Bisoprolol proves safer than carvedilol for patients on dial
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For patients receiving hemodialysis in Taiwan, bisoprolol demonstrated superior safety compared with carvedilol, according to a study of the two betablockers.

Despite widespread use, there is no trial evidence to inform β-blocker’s (BB) relative safety and efficacy among patients undergoing hemodialysis (HD). Researchers herein compare health outcomes associated with carvedilol or bisoprolol use, the most commonly prescribed BBs in these patients.

Researchers created a cohort study of 9305 HD patients who initiated bisoprolol and 11171 HD patients who initiated carvedilol treatment between 2004 and 2011. They compared the risk of all-cause mortality and major adverse cardiovascular events (MACEs) between carvedilol and bisoprolol users during a 2-year follow-up.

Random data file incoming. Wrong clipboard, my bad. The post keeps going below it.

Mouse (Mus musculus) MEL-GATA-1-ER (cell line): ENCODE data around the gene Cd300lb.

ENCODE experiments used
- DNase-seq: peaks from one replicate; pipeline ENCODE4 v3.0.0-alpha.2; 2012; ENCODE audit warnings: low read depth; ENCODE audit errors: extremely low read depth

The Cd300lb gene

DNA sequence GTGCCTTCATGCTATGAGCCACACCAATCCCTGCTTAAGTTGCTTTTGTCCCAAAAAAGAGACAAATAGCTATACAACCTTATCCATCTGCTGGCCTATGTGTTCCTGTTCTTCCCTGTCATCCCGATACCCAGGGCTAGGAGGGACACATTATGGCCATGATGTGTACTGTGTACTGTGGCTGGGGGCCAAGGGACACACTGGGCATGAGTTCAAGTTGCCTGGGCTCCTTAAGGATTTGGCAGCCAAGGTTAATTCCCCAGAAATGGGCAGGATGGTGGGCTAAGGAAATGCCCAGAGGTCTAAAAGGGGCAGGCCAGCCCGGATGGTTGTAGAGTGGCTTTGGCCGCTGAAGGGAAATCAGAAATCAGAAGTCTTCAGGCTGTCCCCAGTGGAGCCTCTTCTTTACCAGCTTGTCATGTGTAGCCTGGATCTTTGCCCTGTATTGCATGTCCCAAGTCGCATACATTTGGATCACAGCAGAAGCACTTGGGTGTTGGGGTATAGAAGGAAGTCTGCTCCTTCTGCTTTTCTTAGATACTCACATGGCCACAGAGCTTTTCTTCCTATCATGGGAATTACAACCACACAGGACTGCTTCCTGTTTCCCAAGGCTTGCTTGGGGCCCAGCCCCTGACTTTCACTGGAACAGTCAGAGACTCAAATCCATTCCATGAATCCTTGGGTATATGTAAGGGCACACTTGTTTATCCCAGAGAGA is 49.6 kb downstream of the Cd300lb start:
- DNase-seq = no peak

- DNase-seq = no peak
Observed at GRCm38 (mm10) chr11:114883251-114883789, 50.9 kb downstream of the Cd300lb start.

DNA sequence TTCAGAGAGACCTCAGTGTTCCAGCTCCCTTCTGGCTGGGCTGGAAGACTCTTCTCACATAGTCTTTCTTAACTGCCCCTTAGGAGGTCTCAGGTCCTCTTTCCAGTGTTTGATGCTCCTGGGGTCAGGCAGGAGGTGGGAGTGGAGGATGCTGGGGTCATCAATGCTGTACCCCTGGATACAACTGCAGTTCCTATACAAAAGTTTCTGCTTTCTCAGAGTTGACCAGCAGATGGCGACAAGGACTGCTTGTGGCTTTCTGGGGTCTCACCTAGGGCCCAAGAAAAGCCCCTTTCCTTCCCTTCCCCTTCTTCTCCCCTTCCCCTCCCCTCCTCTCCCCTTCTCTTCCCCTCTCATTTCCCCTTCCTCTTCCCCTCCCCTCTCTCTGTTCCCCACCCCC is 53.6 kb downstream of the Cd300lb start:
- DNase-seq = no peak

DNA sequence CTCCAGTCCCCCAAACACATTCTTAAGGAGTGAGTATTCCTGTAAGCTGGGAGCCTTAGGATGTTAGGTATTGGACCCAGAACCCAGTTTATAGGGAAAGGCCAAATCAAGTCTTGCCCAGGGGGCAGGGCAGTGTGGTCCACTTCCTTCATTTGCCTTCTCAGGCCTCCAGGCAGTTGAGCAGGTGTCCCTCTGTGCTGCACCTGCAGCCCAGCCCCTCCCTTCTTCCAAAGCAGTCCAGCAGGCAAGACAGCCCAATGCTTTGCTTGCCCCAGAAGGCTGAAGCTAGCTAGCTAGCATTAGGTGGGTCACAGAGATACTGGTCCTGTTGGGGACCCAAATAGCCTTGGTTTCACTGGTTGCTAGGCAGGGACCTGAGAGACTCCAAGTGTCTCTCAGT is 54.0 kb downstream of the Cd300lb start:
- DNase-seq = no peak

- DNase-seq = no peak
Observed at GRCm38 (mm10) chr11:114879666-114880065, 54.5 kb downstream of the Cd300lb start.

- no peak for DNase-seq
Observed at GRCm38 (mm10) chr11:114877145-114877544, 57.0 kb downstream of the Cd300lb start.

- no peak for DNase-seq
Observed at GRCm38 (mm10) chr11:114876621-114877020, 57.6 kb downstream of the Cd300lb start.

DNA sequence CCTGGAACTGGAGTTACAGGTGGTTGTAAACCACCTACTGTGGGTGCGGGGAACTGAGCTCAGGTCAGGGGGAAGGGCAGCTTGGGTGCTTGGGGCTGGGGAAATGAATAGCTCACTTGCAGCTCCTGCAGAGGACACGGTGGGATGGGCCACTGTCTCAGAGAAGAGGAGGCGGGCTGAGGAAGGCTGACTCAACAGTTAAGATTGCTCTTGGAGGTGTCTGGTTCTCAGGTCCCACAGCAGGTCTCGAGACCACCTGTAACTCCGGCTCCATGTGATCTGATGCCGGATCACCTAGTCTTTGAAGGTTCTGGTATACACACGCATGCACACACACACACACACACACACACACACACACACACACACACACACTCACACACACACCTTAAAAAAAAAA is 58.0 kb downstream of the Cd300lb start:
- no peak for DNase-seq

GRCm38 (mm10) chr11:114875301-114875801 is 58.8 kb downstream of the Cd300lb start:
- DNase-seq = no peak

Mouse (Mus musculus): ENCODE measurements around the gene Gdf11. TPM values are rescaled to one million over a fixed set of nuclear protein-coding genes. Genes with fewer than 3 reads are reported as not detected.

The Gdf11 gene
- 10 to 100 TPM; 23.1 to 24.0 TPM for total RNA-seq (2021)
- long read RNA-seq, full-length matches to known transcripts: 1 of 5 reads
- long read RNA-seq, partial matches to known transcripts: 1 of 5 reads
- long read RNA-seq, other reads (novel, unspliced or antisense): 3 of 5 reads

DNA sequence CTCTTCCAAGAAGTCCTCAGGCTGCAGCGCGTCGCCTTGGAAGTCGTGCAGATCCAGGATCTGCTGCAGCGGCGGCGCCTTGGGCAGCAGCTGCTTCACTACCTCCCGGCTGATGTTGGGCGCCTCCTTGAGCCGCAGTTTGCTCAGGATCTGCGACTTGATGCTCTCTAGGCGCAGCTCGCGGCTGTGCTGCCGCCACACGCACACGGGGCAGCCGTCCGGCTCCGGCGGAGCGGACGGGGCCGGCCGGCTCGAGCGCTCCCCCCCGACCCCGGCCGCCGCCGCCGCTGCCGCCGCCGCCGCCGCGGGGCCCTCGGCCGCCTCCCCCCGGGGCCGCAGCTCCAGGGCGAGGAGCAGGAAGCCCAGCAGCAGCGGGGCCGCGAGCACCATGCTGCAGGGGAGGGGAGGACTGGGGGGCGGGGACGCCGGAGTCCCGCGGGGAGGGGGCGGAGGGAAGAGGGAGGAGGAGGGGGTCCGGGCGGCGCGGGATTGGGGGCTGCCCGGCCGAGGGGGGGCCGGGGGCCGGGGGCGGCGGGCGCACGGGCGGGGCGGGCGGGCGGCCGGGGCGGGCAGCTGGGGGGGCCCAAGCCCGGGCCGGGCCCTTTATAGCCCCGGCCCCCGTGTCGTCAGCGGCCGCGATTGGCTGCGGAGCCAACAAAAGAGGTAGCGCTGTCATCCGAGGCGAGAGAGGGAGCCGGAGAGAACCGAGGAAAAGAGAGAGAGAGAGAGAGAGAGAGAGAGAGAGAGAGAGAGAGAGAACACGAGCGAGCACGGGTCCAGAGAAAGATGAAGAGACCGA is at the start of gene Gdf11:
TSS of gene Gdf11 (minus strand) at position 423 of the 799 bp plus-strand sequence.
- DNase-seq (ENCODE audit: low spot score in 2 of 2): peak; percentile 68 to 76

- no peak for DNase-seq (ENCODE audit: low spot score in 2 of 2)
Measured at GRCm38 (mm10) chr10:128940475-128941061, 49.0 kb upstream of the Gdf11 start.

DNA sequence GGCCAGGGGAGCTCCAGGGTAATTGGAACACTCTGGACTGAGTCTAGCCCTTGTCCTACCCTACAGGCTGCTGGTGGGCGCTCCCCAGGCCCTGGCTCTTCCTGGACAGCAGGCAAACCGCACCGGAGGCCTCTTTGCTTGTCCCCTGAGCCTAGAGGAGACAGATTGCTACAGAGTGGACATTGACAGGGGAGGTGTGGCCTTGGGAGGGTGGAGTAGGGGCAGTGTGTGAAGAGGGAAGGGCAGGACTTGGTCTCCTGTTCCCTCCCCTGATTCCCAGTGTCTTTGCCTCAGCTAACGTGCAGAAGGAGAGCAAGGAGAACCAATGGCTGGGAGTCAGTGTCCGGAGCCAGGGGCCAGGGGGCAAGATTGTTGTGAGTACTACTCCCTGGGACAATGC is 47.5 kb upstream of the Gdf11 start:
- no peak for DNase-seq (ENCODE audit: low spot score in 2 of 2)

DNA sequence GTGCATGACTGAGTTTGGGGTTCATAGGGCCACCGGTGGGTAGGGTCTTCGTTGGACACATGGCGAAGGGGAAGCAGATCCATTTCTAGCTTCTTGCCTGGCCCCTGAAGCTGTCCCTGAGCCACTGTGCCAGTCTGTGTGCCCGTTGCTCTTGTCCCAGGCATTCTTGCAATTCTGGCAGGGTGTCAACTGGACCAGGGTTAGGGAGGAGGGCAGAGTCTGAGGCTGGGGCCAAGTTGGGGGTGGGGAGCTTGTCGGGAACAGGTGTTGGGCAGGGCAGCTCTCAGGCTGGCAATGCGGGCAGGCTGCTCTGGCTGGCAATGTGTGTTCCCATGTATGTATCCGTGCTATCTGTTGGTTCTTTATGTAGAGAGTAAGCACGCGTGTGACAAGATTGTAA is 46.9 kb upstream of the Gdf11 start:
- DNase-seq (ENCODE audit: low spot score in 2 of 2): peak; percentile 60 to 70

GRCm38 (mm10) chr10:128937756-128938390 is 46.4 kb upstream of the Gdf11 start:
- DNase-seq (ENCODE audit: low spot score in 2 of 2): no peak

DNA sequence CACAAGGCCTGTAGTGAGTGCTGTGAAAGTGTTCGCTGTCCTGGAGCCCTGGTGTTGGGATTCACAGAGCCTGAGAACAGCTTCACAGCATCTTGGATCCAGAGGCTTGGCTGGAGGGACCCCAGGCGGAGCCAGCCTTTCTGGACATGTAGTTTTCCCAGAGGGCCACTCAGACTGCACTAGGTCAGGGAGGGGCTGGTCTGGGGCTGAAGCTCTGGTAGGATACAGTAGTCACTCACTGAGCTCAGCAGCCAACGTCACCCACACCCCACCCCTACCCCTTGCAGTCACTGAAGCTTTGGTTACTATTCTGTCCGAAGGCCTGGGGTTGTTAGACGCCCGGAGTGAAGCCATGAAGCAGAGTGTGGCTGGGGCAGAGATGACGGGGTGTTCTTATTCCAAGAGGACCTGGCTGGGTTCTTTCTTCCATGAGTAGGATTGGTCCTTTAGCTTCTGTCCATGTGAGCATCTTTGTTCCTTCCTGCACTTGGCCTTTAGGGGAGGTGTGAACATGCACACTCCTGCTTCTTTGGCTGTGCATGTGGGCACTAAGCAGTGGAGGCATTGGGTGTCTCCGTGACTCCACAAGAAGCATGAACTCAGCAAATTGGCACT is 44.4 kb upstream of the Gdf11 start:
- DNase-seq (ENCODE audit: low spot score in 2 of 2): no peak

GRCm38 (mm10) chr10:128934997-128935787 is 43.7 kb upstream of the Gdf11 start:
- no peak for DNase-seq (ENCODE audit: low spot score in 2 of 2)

-- Bisoprolol initiators were younger, had shorter dialysis vintage, were women, had common comorbidities of hypertension and hyperlipidemia and were receiving statins and antiplatelets, but they had less heart failure and digoxin prescriptions than carvedilol initiators.

-- During our observations, 1555 deaths and 5167 MACEs were recorded.

-- In the multivariable-adjusted Cox model, bisoprolol initiation was associated with a lower all-cause mortality compared with carvedilol initiation.

-- After accounting for the competing risk of death, bisoprolol use (versus carvedilol) was associated with a lower risk of MACEs and attributed to a lower risk of heart failure and ischemic stroke, but not to differences in the risk of acute myocardial infarction.

-- Results were confirmed in propensity score matching analyses, stratified analyses and analyses that considered prescribed dosages or censored patients discontinuing or switching BBs.

Conclusively, relative to carvedilol, bisoprolol initiation by HD patients was associated with a lower 2-year risk of death and MACEs, mainly attributed to lower heart failure and ischemic stroke risk.